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The Changing Face of Princeton: New Businesses Come to Town

Matthew Hersh

Princeton has been in high gear for some time when it comes to retail business turnover. However, recently some long-time business owners and stores have cause to pause due to the fact that they have retained a lengthy residence, and they're growing as well.

New York Sports Club at the Princeton Shopping Center has recently moved into a 3,000 square-foot space, the former site of Princeton Video, which moved just a few stores down next to The Cafe. The sports club, which first opened in at the Shopping Center in 1979 as Princeton Nautilus, then became Princeton Fitness before finally becoming a New York Sports Club seven years ago. "There really hadn't been a major change to the club, and this was something that was needed to accommodate members and be more competitive," said Alex Obe, manager of the Shopping Center NYSC location, referring to competition like Momentum Fitness in Montgomery Township and Golds Gym in Monmouth Junction.

Also coming to the Shopping Center will be Color Me Mine‹Art for Entertainment. The Shopping Center recently leased out 1,500 square feet to this business that offers classes on painting ceramics and creating mosaics. Shanghai Park, a restaurant specializing in Shanghai-style cuisine has occupied 5,000 square feet at the Shopping Center. The restaurant, which has locations in Highland Park and Jersey City, is located next to Radio Shack.

For people looking for rentals, Princeton Video and the Princeton Public Library are some of the last places in town to rent movies since West Coast Video at 259 Nassau Street closed in January. The store, which had opened in 1999, closed without notice.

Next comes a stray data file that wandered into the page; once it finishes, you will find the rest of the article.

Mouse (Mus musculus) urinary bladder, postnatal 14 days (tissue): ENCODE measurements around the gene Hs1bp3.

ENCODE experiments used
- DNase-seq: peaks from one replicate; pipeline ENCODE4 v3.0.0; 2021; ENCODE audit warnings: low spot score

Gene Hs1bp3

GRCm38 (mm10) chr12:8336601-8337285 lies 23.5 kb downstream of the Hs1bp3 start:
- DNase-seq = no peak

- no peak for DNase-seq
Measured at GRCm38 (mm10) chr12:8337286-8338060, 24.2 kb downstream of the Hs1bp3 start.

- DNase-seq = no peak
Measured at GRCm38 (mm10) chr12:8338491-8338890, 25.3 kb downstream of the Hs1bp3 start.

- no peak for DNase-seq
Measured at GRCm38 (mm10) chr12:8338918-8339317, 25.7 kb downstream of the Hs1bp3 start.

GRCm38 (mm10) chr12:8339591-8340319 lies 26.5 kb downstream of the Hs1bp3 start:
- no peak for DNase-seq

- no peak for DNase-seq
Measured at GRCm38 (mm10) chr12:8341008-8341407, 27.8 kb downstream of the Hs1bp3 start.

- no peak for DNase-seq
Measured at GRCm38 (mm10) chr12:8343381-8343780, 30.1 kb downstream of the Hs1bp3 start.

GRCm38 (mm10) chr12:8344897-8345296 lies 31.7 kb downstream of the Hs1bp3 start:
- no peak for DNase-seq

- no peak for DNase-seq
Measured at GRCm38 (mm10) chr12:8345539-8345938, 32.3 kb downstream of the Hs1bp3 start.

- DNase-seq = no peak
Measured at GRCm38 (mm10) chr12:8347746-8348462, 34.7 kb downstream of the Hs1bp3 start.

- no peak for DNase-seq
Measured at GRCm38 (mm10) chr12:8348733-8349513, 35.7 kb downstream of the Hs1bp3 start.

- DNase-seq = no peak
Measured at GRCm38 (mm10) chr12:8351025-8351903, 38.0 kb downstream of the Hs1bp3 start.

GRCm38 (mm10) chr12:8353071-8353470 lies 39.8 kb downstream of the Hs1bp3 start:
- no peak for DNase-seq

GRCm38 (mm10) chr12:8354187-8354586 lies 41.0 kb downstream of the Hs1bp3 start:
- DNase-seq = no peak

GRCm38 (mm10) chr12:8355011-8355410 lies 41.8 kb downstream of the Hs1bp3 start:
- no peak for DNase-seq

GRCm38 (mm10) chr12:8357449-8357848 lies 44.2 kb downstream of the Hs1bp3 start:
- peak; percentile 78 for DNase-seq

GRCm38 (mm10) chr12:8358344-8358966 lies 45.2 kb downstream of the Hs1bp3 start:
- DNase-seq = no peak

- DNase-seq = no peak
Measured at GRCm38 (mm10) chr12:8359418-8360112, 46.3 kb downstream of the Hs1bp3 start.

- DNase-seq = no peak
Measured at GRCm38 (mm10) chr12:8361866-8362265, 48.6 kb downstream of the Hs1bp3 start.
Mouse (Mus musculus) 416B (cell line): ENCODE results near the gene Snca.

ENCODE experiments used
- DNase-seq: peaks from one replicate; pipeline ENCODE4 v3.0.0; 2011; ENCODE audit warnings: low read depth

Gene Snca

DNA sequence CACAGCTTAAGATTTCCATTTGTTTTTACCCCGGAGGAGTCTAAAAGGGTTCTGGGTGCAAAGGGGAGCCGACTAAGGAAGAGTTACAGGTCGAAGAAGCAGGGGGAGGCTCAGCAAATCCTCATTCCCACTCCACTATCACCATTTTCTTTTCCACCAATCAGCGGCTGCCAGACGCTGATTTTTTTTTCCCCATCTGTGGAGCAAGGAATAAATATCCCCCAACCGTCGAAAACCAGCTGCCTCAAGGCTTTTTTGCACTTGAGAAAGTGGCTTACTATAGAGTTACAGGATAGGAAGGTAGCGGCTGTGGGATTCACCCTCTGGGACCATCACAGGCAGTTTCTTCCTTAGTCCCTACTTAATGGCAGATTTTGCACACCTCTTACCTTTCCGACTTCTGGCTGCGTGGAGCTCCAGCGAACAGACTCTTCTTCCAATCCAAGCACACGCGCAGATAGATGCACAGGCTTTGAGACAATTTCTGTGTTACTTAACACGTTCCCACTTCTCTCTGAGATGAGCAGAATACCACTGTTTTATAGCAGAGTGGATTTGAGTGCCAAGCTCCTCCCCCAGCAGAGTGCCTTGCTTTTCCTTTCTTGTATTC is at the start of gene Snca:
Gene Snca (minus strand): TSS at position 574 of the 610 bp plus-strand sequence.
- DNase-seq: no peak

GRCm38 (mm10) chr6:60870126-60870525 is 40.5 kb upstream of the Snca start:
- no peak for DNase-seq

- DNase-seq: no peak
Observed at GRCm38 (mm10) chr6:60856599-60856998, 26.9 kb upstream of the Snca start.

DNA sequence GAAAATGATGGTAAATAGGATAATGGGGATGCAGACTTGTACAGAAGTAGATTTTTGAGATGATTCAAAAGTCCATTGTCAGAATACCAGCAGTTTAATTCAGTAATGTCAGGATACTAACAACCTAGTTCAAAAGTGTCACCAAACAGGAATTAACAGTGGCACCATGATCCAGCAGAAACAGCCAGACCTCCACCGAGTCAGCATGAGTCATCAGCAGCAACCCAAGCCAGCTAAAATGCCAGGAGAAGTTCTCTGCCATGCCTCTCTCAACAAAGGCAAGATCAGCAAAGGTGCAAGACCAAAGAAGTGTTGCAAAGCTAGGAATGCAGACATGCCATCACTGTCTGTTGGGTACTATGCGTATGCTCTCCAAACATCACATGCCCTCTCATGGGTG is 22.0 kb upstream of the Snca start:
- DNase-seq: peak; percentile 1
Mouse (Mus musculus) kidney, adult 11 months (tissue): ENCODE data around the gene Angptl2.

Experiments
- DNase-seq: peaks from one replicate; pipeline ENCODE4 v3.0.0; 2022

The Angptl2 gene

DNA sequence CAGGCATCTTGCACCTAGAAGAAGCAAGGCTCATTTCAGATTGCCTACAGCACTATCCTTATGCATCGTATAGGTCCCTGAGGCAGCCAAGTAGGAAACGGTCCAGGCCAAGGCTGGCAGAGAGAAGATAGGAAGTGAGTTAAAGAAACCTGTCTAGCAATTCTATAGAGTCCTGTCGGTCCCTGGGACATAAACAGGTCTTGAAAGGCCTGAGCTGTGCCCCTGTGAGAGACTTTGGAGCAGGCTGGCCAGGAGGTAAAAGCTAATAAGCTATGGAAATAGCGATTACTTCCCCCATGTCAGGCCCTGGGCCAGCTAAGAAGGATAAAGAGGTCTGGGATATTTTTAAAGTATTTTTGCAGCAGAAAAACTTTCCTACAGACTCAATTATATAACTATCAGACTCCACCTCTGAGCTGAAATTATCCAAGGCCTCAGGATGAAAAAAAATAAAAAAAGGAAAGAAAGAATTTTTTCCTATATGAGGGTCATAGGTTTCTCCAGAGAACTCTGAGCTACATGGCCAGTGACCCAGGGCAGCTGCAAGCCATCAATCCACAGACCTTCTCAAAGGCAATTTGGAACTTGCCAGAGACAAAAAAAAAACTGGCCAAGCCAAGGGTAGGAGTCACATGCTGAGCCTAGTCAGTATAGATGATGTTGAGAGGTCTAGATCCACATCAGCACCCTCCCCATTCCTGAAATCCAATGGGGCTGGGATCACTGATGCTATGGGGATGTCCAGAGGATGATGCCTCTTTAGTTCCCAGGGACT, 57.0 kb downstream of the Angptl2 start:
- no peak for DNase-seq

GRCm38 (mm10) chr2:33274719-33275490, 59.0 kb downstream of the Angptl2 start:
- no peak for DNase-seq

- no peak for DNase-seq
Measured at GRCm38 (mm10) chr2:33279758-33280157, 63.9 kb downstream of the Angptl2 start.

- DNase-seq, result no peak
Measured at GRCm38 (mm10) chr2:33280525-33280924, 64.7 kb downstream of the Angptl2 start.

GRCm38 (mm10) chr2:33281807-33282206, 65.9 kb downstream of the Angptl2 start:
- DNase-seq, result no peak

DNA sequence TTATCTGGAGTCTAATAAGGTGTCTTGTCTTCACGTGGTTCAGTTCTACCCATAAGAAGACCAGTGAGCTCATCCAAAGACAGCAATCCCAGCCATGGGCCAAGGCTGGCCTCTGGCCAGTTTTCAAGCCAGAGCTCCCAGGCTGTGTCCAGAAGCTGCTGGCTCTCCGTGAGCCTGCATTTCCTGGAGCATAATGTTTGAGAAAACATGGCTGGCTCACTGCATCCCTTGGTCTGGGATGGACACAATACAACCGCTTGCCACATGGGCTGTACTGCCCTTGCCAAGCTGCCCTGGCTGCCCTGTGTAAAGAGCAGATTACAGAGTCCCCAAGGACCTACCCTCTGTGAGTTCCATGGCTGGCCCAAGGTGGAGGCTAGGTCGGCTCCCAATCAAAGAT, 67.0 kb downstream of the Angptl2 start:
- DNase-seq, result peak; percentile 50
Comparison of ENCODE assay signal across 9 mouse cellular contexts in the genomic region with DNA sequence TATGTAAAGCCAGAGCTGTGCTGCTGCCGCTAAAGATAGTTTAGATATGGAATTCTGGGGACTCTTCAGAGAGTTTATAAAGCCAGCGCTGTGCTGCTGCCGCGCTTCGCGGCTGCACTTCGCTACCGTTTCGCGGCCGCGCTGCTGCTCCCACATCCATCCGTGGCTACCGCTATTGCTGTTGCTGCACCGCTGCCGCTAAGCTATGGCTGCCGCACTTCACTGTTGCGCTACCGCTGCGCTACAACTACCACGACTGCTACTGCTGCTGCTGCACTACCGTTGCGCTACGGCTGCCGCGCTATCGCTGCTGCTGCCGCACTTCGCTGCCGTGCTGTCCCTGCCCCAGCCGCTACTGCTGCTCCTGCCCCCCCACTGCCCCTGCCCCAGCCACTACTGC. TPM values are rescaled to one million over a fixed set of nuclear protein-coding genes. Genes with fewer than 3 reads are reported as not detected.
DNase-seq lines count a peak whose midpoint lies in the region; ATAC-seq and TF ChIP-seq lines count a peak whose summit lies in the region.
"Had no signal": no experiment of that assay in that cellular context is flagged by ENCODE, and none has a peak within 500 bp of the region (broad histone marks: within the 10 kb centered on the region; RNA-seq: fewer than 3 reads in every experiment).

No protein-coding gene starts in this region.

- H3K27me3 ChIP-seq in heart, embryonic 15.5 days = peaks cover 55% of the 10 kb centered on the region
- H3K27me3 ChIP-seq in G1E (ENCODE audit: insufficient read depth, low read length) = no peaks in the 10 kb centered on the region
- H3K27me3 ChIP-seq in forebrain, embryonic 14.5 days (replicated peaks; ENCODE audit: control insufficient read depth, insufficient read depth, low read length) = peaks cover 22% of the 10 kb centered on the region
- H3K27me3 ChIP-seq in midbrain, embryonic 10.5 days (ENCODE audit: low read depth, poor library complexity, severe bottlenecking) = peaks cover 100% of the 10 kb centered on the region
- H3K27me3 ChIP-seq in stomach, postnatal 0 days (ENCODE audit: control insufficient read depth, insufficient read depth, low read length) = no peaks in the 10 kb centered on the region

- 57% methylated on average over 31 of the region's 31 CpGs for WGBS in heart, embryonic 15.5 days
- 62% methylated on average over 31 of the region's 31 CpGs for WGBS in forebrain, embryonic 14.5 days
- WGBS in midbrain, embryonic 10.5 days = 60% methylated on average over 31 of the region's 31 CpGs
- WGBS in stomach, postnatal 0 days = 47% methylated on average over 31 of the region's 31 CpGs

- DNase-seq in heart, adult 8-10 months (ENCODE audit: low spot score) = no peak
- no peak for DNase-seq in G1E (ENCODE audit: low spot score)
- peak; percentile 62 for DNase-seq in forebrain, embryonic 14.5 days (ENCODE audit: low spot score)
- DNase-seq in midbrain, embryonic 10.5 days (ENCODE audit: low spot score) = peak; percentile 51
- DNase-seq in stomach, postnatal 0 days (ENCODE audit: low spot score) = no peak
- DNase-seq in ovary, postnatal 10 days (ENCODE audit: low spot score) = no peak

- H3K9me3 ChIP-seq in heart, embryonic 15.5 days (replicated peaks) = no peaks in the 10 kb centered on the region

Olives is said to be considering an expansion into the space recently vacated by Mandalay at 26 Witherspoon Street, according to several employees. Currently, the eight-year-old popular Greek delicatessen is looking to acquire appropriate permits and licenses before it can officially "break ground."

Having abdicated its thrown, Burger King has yielded its space to a decidedly healthier counterpart. Saladworks, a franchise owned by Rich Hopkins, is currently under construction eyeing an opening date as close as late next week. Mr. Hopkins, also owns Saladworks in Chatham Township and Piscataway. In addition to the menu, the interior will prove to be drastically different than that of Burger King. "There will be all new wallpaper, ceilings, furniture, pretty much everything from the kitchen-on-back," Mr. Hopkins said.

The Saladworks proprietor said he was encouraged by the apparent success of other eat-in/take-out eateries in town, and the fact that there seems to be, at least for now, room for all of them. "Whatever we can do to work together, I will do," Mr. Hopkins said, recognizing that a Tex-Mex restaurant, Qdoba, will eventually replace Hinkson's at 82 Nassau Street, possibly as early as June, according to John Roberto, whose family's firm, Town Management Inc., owns both Hinkson's and the entire building.

Finally, Palmer Square has been host to change over the past several months. Design Within Reach, an upscale, San Francisco-based furniture and home store will occupy the space vacated by Smith Bros. at 30 Nassau Street. "We've got a few comings and goings, and we've got a few vacancies to fill," said David Newton, vice president of Palmer Square Management. Since 2004, Palmer Square opened Ralph Lauren, Honey West Apparel, and The Bent Spoon, the Italian gelato specialty store at 35 Palmer Square West.

Halo Fete, the expansion of Halo Pub on Hulfish Street, has also opened, selling ice cream-based cakes and deserts.

Finally, Zoe, the upscale apparel and accessories store, moved last year to the 4,000 square-foot space formerly occupied by the Gap.

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